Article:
Tulane athletics chat with Advocate contributor Scott Kushner at 11 a.m. _lowres

Tulane's Jay Hook (24) works against the pressure of UAB's Rod Rucker during the second half of an NCAA college basketball game in Birmingham, Ala., Saturday, Feb. 15, 2014. (AP Photo/ AL.com, Mark Almond)

Jay Hook rebounded from a dismal opening night, and so has the Tulane men’s basketball team.

The correlation between Hook’s hot shooting and the Green Wave’s seven-game win streak is hard to miss entering Tuesday night’s game with Savannah State at Devlin Fieldhouse.

He went 0-for-4 in 20 frustrating minutes as Wake Forest embarrassed Tulane 71-49 on Nov. 17. Since then, he has hit 20 of 42 3-pointers (47.6 percent), taking over the team lead in scoring (12.9 ppg) while picking up where he left off in a record-setting junior year.

His latest shot was his biggest — a deep trey that finished off Mississippi State on Dec. 6 before Tulane took a 10-day break for final exams. After setting a school mark with 83 3s last season, he in on pace to top that standard as a senior.

“If I can get him open, I know a 100-percent of the time he is going to make it,” said Louis Dabney, who fed Hook for that clinching basket. “Him shooting like that opens up the whole defense and makes everybody a lot better.”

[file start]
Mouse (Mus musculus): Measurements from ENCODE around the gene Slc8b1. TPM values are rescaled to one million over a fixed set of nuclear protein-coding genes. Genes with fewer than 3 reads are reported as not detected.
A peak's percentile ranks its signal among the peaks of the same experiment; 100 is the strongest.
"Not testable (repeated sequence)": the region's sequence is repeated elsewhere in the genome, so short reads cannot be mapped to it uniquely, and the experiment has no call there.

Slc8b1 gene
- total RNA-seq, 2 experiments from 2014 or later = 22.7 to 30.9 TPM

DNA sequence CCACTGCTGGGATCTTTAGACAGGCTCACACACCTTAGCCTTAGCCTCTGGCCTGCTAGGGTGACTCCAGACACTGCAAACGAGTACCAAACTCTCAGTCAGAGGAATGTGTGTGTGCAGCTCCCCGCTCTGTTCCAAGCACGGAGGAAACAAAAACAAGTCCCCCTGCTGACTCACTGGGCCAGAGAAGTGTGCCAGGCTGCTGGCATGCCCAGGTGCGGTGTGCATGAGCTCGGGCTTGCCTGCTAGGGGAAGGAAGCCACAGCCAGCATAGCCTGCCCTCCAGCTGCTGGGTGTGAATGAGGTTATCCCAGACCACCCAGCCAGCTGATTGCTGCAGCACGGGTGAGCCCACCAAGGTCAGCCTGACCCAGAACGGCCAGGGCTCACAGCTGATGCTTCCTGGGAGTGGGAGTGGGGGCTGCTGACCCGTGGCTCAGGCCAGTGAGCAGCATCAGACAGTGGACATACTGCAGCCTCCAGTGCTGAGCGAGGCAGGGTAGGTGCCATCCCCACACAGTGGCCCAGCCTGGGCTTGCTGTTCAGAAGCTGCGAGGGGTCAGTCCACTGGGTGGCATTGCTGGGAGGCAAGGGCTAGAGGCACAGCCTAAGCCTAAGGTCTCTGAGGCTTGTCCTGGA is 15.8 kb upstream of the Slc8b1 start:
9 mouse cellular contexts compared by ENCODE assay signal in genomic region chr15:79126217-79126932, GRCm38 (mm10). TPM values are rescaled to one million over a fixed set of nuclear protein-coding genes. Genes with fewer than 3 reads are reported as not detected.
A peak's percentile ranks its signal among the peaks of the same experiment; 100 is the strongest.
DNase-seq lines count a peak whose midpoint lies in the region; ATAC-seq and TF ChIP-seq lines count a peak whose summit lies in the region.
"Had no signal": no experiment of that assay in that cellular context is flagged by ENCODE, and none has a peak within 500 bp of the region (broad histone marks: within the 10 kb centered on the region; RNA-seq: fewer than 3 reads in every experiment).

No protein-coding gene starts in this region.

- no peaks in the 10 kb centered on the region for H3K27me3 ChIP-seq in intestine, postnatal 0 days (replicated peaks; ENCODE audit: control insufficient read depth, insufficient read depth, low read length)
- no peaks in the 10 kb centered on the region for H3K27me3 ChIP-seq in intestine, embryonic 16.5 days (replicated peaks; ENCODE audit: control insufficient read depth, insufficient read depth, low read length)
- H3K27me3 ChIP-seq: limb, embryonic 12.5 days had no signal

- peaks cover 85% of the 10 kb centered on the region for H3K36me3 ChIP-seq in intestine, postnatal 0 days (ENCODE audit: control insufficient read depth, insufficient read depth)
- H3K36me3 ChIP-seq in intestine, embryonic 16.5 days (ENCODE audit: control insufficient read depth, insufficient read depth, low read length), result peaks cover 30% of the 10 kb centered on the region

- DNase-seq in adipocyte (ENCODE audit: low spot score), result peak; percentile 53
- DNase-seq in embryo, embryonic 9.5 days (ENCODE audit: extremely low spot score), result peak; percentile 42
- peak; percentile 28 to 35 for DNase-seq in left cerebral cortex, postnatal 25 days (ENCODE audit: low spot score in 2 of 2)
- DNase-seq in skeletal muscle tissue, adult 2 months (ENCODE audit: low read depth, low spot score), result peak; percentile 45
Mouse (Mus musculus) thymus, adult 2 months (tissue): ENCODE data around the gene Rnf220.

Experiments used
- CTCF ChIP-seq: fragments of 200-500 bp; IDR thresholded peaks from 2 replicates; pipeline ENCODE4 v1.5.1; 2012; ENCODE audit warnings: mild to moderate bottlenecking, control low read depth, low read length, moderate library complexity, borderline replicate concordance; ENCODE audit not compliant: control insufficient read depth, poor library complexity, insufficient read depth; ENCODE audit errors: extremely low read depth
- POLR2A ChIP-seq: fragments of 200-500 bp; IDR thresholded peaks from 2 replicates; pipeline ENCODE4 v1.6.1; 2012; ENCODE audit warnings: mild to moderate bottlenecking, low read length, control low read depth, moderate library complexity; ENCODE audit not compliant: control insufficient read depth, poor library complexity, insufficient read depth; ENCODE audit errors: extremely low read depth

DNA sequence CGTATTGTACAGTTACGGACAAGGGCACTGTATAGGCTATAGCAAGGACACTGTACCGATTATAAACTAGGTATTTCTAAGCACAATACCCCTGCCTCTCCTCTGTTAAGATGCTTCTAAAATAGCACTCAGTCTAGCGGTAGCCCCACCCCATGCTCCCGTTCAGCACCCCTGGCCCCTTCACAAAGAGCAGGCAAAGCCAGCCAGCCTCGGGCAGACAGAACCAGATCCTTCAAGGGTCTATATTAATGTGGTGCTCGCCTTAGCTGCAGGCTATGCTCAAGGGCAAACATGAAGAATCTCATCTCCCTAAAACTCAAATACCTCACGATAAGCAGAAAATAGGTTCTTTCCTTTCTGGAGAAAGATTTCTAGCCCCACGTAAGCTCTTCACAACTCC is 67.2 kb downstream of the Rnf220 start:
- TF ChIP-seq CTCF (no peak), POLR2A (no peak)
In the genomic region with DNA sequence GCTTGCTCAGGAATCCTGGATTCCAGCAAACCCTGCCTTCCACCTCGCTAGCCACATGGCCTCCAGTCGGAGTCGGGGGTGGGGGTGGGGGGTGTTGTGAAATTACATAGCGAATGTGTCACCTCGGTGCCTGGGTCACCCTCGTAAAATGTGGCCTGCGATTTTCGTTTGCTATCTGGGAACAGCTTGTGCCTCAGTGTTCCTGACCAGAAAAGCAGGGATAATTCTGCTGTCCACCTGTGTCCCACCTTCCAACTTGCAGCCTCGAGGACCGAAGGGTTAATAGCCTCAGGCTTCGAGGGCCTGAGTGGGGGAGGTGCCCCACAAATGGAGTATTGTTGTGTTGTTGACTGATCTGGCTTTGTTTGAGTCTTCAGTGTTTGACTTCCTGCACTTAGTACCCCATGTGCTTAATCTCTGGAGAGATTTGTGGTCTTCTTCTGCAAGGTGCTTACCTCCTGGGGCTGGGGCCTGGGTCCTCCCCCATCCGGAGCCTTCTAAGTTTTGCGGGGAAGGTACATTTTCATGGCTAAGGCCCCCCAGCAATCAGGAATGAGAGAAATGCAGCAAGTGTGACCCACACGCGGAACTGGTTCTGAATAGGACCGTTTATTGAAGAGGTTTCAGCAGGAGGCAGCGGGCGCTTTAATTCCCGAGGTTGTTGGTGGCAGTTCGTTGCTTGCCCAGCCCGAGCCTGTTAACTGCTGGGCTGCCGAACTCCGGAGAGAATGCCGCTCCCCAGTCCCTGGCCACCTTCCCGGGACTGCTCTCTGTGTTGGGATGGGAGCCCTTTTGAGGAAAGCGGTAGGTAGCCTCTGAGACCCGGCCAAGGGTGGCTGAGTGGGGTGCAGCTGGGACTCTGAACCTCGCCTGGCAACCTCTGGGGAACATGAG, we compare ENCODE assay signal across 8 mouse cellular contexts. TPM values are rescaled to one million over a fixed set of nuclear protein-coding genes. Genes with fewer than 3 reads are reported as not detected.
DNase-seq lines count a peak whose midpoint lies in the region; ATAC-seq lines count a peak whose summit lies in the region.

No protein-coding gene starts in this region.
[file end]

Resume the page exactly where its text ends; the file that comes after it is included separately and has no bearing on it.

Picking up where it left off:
It’s early, but Tulane (7-1) leads the American Athletic Conference in scoring (74.8 points) and field goal percentage (.488) in mid-December. With wins against Savannah State (3-8) and Jackson State (1-8) this Friday, the Wave can match its longest streak in coach Ed Conroy’s five-year tenure.

Hook figures to get plenty of defensive attention in both games, and he likes it that way.

“They won’t help as much off of me, and that helps my teammates out a whole bunch,” he said. “They’ll get more driving lanes. They have to pick their poison. If they help too much, then I’ll shoot it. If they don’t, we’ll drive those gaps.”

Hook would have finished fifth in the NCAA with his 3-point shooting percentage last year (.472) if he had made two more 3s to qualify under the sport’s rigorous standard. Opponents know what is coming, but they have not found a way to stop him yet.

“He has a very quick release and he’s got unlimited range,” Conroy said. “Those two things in and of themselves make it very hard (to defend Hook). And he’s not just a spot shooter. He can run into his shots, so you really have to defend him well coming off screens.”

Hook, a 6-foot-4 guard, is not one-dimensional, either. Last year he averaged 5.1 rebounds, the second highest total on the team. This season he already has grabbed nine rebounds twice, the second-most for any Tulane player behind power forward Tre Drye’s 11 against Wake Forest.

“Being able to shoot well allows me to be a better rebounder, too,” Hook said. “When somebody shoots, I can kind of see how it will come off the rim and be in the right spot.”

He and his teammates appeared to be in all the right spots before their time off. That interruption is Conroy’s largest worry.

“You always have concerns when you get out of rhythm after you’ve been in a pretty good one for a while, but it’s something everybody in the country has to handle,” Conroy said. “We’ve got to be mature enough to handle that as well.”